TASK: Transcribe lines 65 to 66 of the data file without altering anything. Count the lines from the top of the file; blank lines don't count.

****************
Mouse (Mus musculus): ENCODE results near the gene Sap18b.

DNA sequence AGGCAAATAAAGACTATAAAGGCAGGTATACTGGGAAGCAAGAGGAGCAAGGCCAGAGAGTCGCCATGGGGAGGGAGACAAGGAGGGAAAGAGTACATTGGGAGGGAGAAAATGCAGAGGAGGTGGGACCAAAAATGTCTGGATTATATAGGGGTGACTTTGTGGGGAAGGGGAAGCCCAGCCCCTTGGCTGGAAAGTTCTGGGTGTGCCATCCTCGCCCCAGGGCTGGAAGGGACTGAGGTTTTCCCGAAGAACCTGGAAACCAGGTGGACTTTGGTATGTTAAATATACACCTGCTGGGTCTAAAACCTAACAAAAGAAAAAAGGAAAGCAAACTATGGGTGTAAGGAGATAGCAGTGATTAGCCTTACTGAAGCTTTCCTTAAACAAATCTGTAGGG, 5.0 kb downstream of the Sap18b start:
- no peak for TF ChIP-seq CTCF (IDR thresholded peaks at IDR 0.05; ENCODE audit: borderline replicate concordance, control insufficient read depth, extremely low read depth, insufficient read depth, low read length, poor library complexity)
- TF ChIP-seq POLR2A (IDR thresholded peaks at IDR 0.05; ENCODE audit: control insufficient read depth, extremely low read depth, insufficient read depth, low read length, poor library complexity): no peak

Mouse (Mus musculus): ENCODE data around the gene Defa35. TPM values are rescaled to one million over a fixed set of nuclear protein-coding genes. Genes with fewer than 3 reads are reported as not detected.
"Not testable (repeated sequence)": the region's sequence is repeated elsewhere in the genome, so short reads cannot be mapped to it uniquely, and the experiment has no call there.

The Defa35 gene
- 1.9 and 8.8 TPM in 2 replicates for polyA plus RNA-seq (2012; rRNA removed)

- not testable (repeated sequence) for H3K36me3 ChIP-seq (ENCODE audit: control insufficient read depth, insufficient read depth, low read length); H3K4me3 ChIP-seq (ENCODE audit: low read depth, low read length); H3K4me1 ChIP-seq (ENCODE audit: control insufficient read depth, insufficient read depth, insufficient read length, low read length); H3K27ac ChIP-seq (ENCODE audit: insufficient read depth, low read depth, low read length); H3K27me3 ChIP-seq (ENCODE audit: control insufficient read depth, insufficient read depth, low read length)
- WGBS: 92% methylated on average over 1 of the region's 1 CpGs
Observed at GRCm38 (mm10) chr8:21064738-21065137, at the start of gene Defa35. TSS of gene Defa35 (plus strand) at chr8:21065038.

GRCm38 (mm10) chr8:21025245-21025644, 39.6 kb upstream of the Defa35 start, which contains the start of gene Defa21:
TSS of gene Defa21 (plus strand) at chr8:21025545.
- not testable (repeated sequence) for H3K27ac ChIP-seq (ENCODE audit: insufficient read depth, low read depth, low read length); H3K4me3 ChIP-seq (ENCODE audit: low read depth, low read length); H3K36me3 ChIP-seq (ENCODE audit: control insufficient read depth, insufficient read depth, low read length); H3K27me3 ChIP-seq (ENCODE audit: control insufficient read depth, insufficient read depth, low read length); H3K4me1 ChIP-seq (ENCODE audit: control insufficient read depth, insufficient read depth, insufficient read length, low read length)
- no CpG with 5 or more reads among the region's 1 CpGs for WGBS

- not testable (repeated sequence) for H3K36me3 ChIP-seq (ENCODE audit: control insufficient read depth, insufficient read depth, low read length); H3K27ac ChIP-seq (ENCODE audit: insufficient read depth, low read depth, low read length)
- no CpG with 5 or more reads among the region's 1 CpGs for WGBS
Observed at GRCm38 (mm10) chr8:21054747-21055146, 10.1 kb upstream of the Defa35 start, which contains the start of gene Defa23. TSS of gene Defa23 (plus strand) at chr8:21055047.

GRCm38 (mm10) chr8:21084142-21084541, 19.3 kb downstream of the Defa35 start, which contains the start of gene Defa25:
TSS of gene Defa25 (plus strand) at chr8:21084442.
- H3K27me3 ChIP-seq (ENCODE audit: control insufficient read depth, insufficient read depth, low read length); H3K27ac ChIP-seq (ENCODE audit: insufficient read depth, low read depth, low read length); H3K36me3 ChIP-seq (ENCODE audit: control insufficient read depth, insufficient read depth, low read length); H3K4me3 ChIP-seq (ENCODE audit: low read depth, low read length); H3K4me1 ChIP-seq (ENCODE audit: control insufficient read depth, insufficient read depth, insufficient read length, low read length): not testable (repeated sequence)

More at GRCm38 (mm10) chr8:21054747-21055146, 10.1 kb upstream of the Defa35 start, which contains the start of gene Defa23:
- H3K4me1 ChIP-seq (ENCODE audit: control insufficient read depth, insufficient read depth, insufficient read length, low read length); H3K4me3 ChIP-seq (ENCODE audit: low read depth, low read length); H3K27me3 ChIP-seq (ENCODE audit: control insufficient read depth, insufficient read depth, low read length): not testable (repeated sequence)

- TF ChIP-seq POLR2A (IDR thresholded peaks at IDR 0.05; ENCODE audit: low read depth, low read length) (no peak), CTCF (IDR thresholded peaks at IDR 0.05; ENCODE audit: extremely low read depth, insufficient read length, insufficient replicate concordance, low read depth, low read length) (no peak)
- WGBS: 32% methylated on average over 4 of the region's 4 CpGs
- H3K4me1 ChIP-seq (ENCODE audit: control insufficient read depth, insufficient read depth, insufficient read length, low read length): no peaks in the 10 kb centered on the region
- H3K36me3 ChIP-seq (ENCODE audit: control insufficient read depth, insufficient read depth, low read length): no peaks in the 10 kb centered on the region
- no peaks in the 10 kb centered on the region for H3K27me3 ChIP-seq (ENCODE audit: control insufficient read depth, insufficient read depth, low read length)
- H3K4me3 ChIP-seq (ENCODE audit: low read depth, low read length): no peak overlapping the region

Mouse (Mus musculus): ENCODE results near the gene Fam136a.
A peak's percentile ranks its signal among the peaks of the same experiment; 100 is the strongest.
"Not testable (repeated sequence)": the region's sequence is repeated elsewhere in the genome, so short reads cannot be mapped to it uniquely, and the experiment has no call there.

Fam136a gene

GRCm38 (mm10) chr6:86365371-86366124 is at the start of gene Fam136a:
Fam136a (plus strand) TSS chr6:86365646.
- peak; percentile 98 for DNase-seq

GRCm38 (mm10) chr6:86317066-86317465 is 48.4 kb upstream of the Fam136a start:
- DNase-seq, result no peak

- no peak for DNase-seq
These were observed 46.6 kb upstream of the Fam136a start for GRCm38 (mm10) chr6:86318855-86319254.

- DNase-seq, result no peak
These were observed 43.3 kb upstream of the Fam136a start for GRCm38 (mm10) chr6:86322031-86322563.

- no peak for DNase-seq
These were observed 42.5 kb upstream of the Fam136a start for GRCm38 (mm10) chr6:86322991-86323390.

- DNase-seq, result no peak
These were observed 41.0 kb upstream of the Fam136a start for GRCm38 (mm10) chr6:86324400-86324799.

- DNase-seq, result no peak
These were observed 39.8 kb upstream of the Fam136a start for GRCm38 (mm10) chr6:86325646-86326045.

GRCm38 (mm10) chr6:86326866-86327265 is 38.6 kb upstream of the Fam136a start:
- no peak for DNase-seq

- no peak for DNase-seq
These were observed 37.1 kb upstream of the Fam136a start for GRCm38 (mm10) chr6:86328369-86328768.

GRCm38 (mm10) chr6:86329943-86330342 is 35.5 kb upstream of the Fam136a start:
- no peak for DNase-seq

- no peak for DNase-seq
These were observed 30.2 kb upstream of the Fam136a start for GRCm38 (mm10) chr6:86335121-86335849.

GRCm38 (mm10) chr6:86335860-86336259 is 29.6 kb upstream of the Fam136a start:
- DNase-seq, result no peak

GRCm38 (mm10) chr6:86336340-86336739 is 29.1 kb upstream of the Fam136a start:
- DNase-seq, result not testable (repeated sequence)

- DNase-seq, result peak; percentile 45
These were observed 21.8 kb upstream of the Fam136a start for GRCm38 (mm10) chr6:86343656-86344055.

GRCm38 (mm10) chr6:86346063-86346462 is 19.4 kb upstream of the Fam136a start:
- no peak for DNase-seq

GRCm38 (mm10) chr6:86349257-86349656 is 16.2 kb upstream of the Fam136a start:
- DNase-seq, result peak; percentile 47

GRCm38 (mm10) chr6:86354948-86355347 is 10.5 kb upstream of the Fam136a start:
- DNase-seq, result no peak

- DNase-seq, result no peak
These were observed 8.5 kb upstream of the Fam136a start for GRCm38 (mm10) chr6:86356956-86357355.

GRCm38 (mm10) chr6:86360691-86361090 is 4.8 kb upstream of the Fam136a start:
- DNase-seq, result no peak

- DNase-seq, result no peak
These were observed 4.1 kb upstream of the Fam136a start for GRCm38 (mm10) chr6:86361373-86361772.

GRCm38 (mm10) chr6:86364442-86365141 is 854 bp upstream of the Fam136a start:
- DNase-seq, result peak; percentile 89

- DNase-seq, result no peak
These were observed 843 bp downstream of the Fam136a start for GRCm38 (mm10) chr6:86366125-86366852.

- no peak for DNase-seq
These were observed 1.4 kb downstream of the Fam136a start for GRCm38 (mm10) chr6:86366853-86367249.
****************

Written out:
GRCm38 (mm10) chr6:86349257-86349656 is 16.2 kb upstream of the Fam136a start:
- DNase-seq, result peak; percentile 47